After a single, career-minded woman is left on her own to give birth to the child of a married man, she finds a new romantic chance in a cab driver. Meanwhile, the point-of-view of the newborn boy is narrated through voice-over.
Some guys get all the luck, whether they like it or not. Chili Palmer happens to be in Hollywood collecting a gambling debt when he's struck by lightning (not literally). Called a natural for the movie business, he's snagged up by a producer. The rest is history. Written by
Joshua Davis <firstname.lastname@example.org>
MGM didn't want to extensively use Elmore Leonard-inspired dialogue in the film, and pushed Barry Sonnenfeld and Scott Frank to make many passages more generic than the book's, but once John Travolta signed on to the film he successfully pressured the studio to leave Frank's original draft (which had a lot of colorful dialogue) intact for filming. A specific example of this end result came during the sequence where Chili Palmer goes to retrieve his coat from Bones. See more »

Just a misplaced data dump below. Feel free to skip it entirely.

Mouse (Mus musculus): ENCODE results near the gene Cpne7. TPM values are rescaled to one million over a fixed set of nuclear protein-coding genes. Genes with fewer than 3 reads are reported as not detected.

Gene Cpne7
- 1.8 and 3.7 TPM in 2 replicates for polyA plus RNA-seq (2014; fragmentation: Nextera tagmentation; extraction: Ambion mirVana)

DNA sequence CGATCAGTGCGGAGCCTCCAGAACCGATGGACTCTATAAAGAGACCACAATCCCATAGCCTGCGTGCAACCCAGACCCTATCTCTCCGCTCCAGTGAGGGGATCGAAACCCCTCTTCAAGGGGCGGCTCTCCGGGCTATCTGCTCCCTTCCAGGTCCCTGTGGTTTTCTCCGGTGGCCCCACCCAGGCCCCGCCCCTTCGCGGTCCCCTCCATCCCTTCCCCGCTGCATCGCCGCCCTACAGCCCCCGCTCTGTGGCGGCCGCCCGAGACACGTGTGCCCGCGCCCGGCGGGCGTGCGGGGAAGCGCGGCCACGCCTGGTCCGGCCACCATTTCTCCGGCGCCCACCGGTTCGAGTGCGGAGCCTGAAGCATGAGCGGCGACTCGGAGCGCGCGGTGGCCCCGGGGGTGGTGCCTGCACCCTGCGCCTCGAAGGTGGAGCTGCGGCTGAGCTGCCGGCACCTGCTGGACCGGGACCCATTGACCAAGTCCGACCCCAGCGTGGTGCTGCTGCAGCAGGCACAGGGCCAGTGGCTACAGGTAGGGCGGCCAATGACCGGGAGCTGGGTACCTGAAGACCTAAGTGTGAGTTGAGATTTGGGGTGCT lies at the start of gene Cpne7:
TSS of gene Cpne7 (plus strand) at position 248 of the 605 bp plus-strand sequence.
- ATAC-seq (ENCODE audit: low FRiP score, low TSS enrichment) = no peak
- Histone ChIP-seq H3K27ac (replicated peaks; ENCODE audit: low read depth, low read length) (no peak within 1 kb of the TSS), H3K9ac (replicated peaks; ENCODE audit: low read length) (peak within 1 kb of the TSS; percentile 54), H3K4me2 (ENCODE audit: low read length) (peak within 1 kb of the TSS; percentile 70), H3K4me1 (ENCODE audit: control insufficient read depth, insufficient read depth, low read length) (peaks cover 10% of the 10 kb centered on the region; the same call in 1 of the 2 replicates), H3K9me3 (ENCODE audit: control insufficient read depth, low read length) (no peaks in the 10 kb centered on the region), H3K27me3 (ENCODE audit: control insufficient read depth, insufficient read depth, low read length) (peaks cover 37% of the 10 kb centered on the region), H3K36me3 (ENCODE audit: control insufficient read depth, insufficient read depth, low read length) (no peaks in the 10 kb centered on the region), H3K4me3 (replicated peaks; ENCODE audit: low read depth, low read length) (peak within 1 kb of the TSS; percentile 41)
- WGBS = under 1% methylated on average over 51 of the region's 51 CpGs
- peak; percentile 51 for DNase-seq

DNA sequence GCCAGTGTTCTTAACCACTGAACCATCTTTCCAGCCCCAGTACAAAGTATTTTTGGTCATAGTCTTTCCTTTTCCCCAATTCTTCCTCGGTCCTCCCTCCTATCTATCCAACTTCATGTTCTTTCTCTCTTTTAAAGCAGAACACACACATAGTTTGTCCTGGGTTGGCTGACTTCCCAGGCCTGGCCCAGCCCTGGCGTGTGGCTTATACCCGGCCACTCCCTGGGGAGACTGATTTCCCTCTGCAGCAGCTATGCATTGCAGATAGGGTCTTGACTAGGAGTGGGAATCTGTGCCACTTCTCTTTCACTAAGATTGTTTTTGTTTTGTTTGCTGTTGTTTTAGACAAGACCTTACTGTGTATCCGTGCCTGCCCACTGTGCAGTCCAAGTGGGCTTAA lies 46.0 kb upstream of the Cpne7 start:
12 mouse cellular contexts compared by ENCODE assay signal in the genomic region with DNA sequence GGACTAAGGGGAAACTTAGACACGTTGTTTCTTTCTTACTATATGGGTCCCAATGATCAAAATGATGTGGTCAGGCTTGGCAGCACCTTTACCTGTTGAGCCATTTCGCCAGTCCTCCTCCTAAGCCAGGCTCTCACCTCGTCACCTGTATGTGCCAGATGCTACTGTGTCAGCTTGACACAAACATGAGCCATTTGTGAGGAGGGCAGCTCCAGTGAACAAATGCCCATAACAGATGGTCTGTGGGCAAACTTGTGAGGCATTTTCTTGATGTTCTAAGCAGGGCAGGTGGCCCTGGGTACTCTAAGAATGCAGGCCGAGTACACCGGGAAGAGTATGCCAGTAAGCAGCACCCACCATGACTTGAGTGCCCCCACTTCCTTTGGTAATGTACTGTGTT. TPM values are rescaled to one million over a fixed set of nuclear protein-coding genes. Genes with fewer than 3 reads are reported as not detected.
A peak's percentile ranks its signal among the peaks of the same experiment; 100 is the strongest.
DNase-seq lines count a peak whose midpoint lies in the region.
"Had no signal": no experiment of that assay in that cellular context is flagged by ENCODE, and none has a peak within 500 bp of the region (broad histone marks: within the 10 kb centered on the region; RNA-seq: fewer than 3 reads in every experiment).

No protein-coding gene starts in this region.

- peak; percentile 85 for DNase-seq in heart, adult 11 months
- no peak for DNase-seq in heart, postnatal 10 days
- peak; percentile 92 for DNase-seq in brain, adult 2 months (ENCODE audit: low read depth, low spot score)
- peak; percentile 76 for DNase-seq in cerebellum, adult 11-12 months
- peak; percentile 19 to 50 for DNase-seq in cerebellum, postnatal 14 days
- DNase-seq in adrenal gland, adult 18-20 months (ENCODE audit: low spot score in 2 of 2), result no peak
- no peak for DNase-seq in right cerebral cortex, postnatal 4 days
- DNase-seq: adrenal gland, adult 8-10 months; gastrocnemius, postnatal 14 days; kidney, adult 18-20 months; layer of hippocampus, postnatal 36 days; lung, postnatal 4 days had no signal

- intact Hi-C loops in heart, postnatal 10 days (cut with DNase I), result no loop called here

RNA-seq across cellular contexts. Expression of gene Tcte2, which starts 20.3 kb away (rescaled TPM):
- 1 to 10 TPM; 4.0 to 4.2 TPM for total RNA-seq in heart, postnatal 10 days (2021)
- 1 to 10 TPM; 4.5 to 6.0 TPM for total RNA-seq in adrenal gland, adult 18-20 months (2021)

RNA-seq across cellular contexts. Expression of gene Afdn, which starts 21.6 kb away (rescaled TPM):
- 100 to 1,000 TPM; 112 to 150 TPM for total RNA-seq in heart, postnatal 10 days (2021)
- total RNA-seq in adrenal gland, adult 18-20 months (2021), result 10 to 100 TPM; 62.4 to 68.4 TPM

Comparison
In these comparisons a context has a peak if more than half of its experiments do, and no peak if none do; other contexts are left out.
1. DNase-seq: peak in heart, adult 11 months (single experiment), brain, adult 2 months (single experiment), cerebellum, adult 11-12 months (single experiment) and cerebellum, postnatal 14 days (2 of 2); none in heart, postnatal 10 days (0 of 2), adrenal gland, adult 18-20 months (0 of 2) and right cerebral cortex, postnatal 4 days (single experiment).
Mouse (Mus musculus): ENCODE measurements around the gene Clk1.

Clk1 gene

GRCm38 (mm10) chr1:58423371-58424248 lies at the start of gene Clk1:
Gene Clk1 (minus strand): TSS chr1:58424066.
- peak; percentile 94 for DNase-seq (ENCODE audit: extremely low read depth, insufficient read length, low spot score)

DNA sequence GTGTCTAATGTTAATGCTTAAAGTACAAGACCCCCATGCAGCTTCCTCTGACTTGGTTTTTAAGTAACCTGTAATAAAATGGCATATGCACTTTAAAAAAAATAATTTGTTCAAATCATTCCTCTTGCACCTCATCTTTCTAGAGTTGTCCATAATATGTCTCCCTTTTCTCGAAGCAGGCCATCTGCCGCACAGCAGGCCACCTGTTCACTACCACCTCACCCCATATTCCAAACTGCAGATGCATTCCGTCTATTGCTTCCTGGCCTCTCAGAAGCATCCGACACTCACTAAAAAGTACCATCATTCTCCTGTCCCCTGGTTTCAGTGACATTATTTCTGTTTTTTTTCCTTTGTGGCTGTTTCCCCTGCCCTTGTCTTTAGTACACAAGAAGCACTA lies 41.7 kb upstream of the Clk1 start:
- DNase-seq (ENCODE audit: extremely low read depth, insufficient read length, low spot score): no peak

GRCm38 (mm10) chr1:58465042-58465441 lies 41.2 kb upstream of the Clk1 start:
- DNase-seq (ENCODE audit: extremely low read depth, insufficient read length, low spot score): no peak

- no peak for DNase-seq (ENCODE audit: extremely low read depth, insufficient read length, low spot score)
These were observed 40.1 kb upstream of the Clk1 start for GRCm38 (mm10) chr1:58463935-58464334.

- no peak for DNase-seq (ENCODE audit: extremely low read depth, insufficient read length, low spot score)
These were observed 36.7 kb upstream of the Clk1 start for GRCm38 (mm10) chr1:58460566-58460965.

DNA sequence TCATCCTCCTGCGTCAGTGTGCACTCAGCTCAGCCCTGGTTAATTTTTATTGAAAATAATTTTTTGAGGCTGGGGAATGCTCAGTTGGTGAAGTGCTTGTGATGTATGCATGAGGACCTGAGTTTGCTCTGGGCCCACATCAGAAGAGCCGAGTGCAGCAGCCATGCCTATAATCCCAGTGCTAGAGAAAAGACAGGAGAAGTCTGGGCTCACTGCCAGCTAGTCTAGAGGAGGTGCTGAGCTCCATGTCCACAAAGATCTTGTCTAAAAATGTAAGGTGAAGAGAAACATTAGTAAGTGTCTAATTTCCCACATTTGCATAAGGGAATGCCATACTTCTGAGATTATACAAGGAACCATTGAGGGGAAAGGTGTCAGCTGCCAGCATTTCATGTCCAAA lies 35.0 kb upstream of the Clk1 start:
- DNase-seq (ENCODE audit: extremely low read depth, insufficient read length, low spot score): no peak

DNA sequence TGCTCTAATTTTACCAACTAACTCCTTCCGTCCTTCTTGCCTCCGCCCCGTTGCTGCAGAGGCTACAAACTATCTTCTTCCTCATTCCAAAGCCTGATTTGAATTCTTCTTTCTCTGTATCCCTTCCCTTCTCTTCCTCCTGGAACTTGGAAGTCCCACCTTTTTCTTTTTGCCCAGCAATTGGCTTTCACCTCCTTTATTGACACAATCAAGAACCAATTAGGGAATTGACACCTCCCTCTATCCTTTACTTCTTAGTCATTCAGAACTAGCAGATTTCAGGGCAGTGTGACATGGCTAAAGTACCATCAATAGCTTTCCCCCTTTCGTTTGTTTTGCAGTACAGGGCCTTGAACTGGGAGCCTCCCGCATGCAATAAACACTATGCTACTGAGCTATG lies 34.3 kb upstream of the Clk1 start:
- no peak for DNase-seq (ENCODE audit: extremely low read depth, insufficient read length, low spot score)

When Chili is done speaking with Leo at his hotel room, he exits. He opens the door, walks out, and the door closes behind him automatically. Leo runs to the door, and opens it wide. In the next shot, he's standing in the hall, and the door is now staying open all by itself. See more »
Like an ol' familiar song, done with some twists. Nice casting
Barry Sonnenfeld was and maybe wasn't the right choice to make Get Shorty. He's a great visualist, and his films (Adams Family, Men in Black) are also very funny, but it's hard to say whether or not another director might've taken Elmore Leonard's sly comic novel more seriously or with less depth. As it is, however, Get Shorty is a cool little treat that doesn't over-stay its welcome, and provides its cast a plethora of witty dialog. John Travolta brings on some sharp attitude, knowing the angles and wanting, as his character Chili Palmer, to get into Hollywood and out of loan sharking. Gene Hackman's funny as a fledgling producer with his first, true big hit in his lap. And supporting parts from Delroy Lindo, Renne Russo, Danny De Vito (as 'Hollywood' as you'll ever see him), and James Gandolfini, are all very worthy. It's a worthwhile watch, with a dead-on score from John Lurie. But I would reccomend Out of Sight or Jackie Brown to Leonard fans looking for a great adaptation. It's a very good Hollywood picture (reflective of what it's about), though it's not a masterpiece. A-
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